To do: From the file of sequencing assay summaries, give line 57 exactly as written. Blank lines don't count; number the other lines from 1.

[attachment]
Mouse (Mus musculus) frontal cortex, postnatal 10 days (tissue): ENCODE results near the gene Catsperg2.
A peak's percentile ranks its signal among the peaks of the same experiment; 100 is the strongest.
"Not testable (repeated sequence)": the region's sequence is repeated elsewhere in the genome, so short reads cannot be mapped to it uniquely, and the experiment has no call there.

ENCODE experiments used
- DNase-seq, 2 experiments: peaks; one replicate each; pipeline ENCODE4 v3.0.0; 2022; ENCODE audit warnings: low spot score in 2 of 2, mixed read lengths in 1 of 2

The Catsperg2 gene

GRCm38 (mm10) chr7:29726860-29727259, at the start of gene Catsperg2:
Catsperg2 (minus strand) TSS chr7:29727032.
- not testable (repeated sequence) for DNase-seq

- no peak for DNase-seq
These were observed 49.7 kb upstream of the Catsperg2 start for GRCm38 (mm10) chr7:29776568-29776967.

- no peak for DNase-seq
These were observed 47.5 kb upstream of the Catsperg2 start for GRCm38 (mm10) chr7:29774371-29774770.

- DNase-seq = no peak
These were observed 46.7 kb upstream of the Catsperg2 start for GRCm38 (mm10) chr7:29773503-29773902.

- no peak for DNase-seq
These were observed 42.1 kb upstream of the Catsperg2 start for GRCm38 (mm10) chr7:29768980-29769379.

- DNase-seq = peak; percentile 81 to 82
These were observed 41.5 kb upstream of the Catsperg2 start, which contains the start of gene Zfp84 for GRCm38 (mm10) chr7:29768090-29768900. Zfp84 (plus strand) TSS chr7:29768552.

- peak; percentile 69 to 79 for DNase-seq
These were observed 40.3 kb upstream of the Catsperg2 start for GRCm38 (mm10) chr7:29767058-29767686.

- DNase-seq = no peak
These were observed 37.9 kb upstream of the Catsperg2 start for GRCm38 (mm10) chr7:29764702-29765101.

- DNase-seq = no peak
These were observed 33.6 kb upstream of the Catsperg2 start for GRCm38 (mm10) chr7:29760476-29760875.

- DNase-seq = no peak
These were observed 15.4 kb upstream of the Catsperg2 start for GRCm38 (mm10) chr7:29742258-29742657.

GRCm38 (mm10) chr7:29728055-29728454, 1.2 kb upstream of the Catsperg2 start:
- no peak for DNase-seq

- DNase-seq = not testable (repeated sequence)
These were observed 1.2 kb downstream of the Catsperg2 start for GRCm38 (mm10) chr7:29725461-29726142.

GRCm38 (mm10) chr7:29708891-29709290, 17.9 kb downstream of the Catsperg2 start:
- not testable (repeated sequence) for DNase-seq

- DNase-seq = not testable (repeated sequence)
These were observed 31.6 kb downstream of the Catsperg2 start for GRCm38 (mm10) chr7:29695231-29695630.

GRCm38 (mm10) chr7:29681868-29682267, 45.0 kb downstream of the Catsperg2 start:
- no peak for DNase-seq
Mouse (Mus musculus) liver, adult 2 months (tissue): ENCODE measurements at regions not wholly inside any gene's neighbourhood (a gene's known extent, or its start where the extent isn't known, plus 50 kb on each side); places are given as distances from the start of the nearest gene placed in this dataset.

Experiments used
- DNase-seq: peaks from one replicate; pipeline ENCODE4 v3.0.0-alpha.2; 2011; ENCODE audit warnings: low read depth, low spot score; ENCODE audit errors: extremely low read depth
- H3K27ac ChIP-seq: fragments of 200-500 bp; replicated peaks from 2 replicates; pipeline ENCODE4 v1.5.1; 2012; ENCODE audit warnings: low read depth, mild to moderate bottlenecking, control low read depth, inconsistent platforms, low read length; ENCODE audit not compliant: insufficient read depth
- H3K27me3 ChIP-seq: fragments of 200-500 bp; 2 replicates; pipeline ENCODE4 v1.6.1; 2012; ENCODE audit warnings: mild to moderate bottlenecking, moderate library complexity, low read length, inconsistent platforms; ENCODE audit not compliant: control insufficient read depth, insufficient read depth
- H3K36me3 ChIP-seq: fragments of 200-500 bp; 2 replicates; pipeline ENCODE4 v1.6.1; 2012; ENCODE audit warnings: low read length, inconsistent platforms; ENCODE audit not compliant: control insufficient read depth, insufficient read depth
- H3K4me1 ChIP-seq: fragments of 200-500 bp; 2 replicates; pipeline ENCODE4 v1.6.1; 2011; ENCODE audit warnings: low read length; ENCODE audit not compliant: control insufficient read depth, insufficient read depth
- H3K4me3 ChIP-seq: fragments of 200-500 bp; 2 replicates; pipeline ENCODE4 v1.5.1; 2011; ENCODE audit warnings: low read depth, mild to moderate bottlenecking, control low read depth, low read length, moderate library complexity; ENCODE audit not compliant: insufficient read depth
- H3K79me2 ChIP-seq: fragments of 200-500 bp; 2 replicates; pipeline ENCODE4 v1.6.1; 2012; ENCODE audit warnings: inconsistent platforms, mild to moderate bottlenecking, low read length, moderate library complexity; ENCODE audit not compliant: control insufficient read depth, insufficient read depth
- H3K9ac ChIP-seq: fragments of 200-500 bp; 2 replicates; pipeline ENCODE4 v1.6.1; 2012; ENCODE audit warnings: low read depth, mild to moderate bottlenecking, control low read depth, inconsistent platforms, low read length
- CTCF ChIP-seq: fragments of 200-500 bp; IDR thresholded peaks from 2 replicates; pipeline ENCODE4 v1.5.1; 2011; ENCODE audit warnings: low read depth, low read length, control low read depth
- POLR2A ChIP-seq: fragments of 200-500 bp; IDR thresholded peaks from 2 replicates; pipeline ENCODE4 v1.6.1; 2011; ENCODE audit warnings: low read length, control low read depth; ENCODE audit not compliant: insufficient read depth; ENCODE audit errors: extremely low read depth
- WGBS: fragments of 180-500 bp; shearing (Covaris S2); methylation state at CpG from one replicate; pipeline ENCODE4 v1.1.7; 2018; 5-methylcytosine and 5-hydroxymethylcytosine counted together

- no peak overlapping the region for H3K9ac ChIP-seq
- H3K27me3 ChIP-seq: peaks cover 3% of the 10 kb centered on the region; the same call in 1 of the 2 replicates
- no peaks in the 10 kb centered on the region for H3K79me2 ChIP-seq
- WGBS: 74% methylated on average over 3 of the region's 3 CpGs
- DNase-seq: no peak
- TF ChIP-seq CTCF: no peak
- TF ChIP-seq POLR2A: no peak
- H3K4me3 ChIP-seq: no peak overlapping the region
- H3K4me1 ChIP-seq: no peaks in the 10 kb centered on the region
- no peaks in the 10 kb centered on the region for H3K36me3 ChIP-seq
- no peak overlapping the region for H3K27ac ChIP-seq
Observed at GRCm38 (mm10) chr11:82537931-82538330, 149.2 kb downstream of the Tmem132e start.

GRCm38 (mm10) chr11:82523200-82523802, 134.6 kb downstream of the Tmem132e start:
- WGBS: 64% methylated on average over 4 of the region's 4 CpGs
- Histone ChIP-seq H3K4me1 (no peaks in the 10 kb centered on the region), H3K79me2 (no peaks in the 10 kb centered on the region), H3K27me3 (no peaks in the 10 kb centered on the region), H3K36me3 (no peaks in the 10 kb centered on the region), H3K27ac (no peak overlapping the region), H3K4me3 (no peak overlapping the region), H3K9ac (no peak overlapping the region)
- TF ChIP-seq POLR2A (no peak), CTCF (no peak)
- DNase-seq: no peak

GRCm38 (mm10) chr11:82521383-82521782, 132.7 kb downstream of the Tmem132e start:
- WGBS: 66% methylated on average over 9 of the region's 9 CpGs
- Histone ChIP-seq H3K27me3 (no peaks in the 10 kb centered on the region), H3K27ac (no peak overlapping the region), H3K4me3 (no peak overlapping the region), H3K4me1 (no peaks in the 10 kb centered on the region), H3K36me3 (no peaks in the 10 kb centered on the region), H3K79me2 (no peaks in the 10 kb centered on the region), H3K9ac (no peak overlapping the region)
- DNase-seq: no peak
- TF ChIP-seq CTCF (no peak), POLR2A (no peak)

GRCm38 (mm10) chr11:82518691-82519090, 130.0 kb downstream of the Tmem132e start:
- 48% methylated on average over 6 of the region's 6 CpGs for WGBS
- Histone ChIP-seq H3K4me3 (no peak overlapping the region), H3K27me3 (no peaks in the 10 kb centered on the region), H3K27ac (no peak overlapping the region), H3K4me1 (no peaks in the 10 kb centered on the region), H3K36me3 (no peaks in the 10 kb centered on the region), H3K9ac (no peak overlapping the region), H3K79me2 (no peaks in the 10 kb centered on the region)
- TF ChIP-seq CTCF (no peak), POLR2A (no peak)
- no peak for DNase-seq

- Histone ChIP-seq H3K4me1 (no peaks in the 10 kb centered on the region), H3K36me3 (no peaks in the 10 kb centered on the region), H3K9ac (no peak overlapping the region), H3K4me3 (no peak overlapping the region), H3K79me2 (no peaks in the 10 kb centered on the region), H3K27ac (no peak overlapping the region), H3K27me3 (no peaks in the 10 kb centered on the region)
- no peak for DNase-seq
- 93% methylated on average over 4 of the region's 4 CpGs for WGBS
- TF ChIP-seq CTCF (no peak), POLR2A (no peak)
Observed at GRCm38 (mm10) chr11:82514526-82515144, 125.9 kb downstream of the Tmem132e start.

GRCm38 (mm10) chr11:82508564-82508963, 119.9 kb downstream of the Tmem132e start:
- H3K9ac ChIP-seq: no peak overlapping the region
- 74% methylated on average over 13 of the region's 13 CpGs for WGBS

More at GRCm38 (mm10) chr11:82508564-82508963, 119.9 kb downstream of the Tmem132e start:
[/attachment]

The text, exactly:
- TF ChIP-seq POLR2A: no peak